It sickens me. I want to see anger and heat and fire and argument. We hem and haw, shuffle around, don’t want to be seen and don’t want to be heard. We never want to make anyone feel uncomfortable or push anyone past a place they don’t want to go. We all go down to the lowest common denominator instead of pushing up to the highest one.

And it's not just about us. We are so terrified of offending that we live in a box where we are sure everyone around us can feel absolutely safe. If I lived around many of these people my whole life I would never get a strong word, never get a reprimand, and never be forced to do anything hard that wrenched my very being.

In other words, I would never live.

I want to stop feeling safe. And maybe I want it so much from others because I want it in myself. When people cannot believe I could ever want to enter the military, I fear for myself. Am I so passive, so full of deathly niceness, that they see no fight and passion in me at all? I feel so horribly passive so often. I am nice and smile and nod, and it’s not that I don’t believe in solid truth and things worth fighting for. I do. I do with all my heart. But sometimes I feel so lost and shackled by nice that I almost can’t stand myself.

And I think that is what I admire—rightly or wrongly, whether from a romanticized view or not, I don’t know—about the military, about defense, about that sort of life. It seems like a place where there is still right and wrong and people still live it. It seems like a place where people will still tell you no and people will still raise their voice and people will still use force and people will still pour out endless passion and where rules and deadlines mean something and where excellence hasn't been dragged down to the lowest common denominator. It’s a place where you may not feel safe—because you were not safe.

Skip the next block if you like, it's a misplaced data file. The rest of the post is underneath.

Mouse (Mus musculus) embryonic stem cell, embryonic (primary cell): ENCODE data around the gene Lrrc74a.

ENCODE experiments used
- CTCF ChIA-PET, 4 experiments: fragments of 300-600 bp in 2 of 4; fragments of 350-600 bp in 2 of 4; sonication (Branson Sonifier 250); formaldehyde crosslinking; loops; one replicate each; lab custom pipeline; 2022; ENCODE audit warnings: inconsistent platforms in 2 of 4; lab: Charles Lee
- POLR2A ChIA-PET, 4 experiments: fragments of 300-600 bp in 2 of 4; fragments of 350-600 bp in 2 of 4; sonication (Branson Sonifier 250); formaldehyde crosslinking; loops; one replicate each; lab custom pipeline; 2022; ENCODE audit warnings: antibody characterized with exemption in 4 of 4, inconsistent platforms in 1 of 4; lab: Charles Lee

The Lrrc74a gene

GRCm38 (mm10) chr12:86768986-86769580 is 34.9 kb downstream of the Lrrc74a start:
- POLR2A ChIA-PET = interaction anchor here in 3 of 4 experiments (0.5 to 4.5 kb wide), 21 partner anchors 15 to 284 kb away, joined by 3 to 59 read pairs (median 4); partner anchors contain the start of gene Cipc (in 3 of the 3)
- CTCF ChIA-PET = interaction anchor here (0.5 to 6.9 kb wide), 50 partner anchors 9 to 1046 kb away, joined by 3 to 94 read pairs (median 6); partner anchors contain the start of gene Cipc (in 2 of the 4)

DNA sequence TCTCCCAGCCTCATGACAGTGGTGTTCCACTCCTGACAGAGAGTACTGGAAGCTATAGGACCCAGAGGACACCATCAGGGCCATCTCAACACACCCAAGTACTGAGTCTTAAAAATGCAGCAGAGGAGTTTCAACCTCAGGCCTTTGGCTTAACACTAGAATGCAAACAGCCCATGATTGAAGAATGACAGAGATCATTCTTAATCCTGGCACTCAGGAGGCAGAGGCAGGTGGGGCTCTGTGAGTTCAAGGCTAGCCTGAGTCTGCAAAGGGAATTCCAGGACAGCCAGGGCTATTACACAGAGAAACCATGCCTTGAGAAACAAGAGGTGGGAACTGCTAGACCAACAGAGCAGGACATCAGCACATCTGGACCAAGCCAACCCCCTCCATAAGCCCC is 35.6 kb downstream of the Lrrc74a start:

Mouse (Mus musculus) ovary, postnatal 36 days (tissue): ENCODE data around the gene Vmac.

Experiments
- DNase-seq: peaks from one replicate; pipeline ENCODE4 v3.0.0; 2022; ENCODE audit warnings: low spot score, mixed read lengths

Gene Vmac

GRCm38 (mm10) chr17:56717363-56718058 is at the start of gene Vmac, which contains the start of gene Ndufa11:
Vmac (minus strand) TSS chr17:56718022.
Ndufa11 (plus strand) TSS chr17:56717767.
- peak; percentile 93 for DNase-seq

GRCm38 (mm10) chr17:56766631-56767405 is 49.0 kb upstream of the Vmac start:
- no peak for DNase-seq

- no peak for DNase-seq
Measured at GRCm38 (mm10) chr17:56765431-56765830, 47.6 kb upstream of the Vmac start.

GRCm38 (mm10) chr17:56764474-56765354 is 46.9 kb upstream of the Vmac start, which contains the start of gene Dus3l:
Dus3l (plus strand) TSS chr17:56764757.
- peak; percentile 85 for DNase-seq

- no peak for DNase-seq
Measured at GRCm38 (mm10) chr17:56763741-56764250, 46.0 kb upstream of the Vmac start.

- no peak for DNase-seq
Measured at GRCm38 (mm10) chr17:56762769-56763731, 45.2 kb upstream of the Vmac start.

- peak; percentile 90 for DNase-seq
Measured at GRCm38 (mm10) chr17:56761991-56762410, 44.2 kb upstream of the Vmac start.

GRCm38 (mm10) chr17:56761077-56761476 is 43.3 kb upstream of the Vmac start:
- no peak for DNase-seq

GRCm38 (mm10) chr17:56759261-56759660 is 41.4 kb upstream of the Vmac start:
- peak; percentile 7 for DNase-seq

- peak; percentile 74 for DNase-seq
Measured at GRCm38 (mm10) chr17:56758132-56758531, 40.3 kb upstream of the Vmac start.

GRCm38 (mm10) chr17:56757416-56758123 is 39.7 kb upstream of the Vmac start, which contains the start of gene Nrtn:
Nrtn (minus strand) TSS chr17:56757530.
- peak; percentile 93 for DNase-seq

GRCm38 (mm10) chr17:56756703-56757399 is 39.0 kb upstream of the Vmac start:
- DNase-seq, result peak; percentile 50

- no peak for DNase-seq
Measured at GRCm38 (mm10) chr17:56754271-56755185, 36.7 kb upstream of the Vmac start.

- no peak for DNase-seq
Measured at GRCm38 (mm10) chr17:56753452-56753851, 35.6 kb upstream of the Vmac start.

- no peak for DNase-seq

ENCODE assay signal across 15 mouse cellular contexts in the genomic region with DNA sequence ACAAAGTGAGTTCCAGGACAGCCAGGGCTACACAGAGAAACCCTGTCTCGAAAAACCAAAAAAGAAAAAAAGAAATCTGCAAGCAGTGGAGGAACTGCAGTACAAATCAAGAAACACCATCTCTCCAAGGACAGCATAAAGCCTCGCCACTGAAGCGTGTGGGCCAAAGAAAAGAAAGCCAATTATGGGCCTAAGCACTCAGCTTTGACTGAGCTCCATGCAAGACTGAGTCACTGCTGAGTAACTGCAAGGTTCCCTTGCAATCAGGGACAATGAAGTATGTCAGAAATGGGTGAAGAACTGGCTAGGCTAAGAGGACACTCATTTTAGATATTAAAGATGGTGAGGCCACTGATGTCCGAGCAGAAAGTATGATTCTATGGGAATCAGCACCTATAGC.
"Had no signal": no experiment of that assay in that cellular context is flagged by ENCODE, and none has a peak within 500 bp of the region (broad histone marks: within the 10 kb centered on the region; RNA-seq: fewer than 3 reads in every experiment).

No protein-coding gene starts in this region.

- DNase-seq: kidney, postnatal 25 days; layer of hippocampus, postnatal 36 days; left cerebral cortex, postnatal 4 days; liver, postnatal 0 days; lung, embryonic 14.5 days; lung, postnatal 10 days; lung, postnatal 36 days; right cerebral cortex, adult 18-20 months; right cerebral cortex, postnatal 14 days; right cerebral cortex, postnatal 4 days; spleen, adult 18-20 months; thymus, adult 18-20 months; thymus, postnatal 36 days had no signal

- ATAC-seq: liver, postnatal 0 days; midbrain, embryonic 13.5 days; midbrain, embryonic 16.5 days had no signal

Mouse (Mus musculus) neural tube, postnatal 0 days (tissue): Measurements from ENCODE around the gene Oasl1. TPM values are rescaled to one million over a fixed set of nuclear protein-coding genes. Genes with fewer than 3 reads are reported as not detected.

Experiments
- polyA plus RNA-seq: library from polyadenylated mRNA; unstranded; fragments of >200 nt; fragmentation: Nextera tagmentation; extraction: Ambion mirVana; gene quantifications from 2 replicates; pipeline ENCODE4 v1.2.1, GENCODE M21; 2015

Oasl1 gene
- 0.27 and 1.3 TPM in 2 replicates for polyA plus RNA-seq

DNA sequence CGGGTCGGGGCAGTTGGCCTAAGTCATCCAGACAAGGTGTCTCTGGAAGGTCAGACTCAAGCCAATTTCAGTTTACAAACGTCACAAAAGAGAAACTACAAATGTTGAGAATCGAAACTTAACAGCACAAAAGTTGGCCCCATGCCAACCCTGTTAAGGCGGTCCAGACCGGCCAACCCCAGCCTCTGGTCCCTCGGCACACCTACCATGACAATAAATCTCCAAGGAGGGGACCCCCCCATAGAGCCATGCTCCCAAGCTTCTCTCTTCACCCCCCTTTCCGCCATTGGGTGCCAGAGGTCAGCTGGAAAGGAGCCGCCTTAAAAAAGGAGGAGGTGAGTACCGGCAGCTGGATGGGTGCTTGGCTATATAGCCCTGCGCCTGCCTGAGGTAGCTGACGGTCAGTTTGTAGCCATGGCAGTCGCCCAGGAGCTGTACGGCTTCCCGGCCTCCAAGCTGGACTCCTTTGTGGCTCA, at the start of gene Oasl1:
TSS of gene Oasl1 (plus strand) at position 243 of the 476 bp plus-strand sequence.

Maybe I’m wrong. But I hope I’m not.

I do not want to be safe. Not for myself. And not for others. In fact, I believe that one of the greatest disservices I can do to another is to be too nice—to never push, never correct, never help, never change—to leave them the same without even trying to express the glory God has shown me. If I am a safe person, I will never tell others with a full-heart passion of what God has done for and taught me and what He can and will do for others—I will never be a witness in the true, passionate, life-sacrificing sense of the word.

It is not that I do not want to have values, and standards, and hope, and morality, and love. I want to be good. But no one ever said being good meant you had to be safe.

In fact, it seems that being good is quite the opposite.

[Mrs. Beaver replied,]“If there’s anyone who can appear before Aslan without their knees knocking, they’re either braver than most or just silly.”
“Then he isn’t safe?” said Lucy.
"Safe?” said Mr. Beaver. “Don’t you hear what Mrs. Beaver tells you? Who said anything about safe? ’Course he isn’t safe. But he’s good. He’s the King, I tell you.”
~The Lion, the Witch, and the Wardrobe, by C.S. Lewis